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Does skin cycling live up to the hype?

While this viral TikTok skin care method, coined by New York-based dermatologist Dr Whitney Bowe has its benefits, not everyone really needs to try it out

Skincare is personal and it is best not to hop onto viral trends
Skincare is personal and it is best not to hop onto viral trends (Pexels)

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Skincare is personal. It has been around for ages with our grandmothers, using various herbs and kitchen ingredients to beautify their skin. With international brands flooding the market and Indian brands stepping up their skincare game, today, the consumer is spoilt for choice and this excess is proving tricky. This is where the viral TikTok skin care method, skin cycling, a term coined by New York-based dermatologist Dr Whitney Bowe comes in.

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Skin cycling refers to the cyclical order in which products are applied to the skin. Instead of applying multiple products every day, this method involves using products tactically in a way which complements one another. It includes ‘rest days’ during the week wherein no active products are used, allowing the skin to repair itself after using certain products. Mumbai-based dermatologist, Dr Manasi Shirolikar, who goes by on Instagram, has been recommending this method to her patients long before this routine had a name or became popular. “It is a commonly incorporated protocol and comes in handy when using potent formulations of retinoids or exfoliants”, she says.

So how does skin cycling work? According to Shirolikar, “The most common method is using the 'four-day cycle', wherein you use active ingredient serums or creams for two nights followed by two nights of rest; the same is then repeated. The rest days are supposed to give your skin barrier time to heal and repair," she says. 

A step-by-step breakdown of skin cycling would look something like this:

Day One: Exfoliator

After cleansing, an exfoliator like glycolic or salicylic acid is used which takes off the dead skin cells from the surface layer of your skin. This is followed by a moisturizer.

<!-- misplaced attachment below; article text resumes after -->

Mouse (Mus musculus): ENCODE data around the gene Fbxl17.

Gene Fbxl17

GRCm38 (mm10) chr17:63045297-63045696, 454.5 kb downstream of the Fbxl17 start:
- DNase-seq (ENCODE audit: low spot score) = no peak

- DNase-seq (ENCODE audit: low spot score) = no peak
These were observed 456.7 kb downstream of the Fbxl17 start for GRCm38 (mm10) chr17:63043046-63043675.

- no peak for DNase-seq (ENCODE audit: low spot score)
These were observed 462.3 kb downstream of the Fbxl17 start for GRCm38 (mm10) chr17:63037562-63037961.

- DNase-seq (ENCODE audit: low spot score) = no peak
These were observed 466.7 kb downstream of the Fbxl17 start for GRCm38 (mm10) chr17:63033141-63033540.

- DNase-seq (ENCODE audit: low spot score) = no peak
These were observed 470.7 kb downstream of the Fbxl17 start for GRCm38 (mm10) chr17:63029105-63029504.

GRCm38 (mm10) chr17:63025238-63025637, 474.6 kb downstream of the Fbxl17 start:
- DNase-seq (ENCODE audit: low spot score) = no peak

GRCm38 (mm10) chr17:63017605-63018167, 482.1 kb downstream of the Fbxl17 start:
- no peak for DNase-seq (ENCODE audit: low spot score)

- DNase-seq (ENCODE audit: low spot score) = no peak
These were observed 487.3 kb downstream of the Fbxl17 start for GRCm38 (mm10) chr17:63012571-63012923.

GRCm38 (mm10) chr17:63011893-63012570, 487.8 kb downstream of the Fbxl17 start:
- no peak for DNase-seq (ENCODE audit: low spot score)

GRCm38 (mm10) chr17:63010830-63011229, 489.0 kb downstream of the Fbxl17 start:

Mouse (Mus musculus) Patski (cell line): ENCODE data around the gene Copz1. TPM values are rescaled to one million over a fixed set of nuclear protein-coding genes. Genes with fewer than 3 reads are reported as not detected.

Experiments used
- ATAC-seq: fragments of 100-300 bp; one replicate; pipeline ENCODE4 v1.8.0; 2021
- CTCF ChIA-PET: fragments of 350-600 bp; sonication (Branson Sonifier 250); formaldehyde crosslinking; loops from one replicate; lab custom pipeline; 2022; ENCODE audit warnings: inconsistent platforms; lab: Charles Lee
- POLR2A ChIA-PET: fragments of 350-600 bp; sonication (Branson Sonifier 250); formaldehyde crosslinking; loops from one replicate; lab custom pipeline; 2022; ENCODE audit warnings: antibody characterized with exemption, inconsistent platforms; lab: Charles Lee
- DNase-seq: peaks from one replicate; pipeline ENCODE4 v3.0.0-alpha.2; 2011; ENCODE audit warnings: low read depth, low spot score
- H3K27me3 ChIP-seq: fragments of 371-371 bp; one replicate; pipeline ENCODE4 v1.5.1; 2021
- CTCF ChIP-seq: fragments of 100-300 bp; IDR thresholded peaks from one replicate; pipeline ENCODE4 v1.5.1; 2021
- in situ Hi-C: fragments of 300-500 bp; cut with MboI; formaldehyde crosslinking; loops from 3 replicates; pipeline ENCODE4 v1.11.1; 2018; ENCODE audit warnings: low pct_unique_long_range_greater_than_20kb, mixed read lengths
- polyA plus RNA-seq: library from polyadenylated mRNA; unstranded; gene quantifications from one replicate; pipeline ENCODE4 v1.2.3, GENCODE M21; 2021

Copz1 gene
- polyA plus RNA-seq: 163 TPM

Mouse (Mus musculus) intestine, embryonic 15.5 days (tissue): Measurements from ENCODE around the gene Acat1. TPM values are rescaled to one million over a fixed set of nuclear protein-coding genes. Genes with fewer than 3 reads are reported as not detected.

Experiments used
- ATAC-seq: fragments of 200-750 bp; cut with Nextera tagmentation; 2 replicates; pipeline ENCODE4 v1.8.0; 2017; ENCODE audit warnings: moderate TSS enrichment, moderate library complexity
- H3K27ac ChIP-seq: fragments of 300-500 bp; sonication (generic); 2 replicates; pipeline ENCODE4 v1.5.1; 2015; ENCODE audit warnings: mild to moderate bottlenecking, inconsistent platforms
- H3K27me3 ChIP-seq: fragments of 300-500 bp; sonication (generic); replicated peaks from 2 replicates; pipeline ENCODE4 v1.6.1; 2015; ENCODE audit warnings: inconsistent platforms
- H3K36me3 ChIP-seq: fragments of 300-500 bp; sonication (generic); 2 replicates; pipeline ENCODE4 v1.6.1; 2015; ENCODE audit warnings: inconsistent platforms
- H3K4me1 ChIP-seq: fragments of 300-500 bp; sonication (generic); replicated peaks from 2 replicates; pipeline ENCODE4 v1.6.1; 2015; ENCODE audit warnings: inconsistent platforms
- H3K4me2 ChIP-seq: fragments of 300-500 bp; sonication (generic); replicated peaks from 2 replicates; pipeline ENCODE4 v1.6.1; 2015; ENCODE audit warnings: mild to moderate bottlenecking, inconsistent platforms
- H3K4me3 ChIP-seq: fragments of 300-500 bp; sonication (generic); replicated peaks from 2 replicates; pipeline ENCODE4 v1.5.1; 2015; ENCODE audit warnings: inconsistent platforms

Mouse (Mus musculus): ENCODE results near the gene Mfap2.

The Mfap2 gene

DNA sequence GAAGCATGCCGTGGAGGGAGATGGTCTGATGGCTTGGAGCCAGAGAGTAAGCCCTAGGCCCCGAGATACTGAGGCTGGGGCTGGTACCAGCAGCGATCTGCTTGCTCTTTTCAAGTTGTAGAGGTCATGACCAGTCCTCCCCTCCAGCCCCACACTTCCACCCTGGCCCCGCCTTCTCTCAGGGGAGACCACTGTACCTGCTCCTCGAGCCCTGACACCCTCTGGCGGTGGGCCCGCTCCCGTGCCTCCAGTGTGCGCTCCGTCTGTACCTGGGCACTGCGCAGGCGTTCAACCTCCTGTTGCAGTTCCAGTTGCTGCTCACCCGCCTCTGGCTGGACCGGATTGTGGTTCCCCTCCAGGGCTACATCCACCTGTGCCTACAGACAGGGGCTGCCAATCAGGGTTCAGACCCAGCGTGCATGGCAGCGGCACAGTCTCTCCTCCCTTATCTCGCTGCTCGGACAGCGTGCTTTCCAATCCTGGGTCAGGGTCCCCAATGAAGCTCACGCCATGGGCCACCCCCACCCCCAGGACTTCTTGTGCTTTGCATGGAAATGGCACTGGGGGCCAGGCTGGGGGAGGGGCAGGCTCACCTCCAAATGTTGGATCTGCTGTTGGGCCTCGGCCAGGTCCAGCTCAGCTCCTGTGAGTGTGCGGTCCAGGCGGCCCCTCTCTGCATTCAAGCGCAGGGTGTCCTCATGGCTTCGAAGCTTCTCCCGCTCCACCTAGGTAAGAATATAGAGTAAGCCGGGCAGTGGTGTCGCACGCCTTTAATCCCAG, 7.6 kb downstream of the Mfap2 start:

Day Two: Retinoid

On the second day of the routine, retinol or retinoid is used. Dr Shirolikar appears to be a strong advocate of retinoids.  “They do it all - from acne prevention to decreasing pigmentation to anti-ageing.” She also recommends beginners use the “sandwich technique” where one uses a layer of moisturiser before as well as after using retinol.

Day Three and Four: Recovery

On these two days, no exfoliators or retinoids. Instead, the focus is on hydrating serums and soothing moisturisers to repair the skin’s natural barrier.

This is a typical four-day cycle but one can adjust it as per their skin’s needs. Pune-based dermatologist, Dr Hitasha Patil from Kaya Skin Clinic recommends going easy on rest days. “It takes time for the skin to adjust to skin cycling," she points out. Although it doesn’t happen with everyone, some people experience redness, irritation and burning sensation because of the active ingredients incorporated into the routine. "The rest days are designed to tackle just this. So slather your skin with moisturisers containing ceramides or skin-repairing serums”, says Patil. 

Dr Bowe’s method accounts for different sorts of sensitivity. According to her, if one is experiencing sensitivity and irritation, they can increase their recovery nights, or if one is well adjusted to retinoid, one we can omit recovery night in a three-night cycle.

Aleena Darwesh, 26, from Mumbai, a skincare content creator, has been using the skin cycling technique long before it became viral and is quite happy with it. “As an advanced skincare user, alternating between retinol and exfoliators always gave me the best results for my skin. This later went on to become the trend we know today. I think it works great as a pre-made template for beginners who don’t know how to set a routine for themselves,” says Darwesh.

Also read: How the beauty industry exploits our fear of ageing

Having said that, every skin type is different and skin cycling is a technique which can benefit some people more than others. Shirolikar believes that anyone who has sensitive skin would benefit most from this. "If you are someone who doesn't have time for elaborate skincare routines you would be a good candidate for skin cycling as well”, she adds, something Dr Patil agrees on. “We are a generation that is over-exfoliated. Giving breaks to your skin to recover would be the right answer to clear, glowing skin. It keeps the skin barrier happy which in turn results in healthy skin.”

However, there are sceptics in the skincare space. Dr Sonal Bansal, Consultant - Dermatology, Fortis Memorial Research Institute, Gurugram is one of them. “People who have sensitive skin will definitely benefit from skin cycling,” she agrees, adding that skincare trends need to be adapted to various cultures. Indian skin, in general, is a bit more resistant to allergies or irritation, especially to a product, she points out, adding that one must consult a qualified dermatologist before trying out any new trend. "Why would we want to restrict the beneficial effects of any active/ retinol when we get away just fine by using it daily?”

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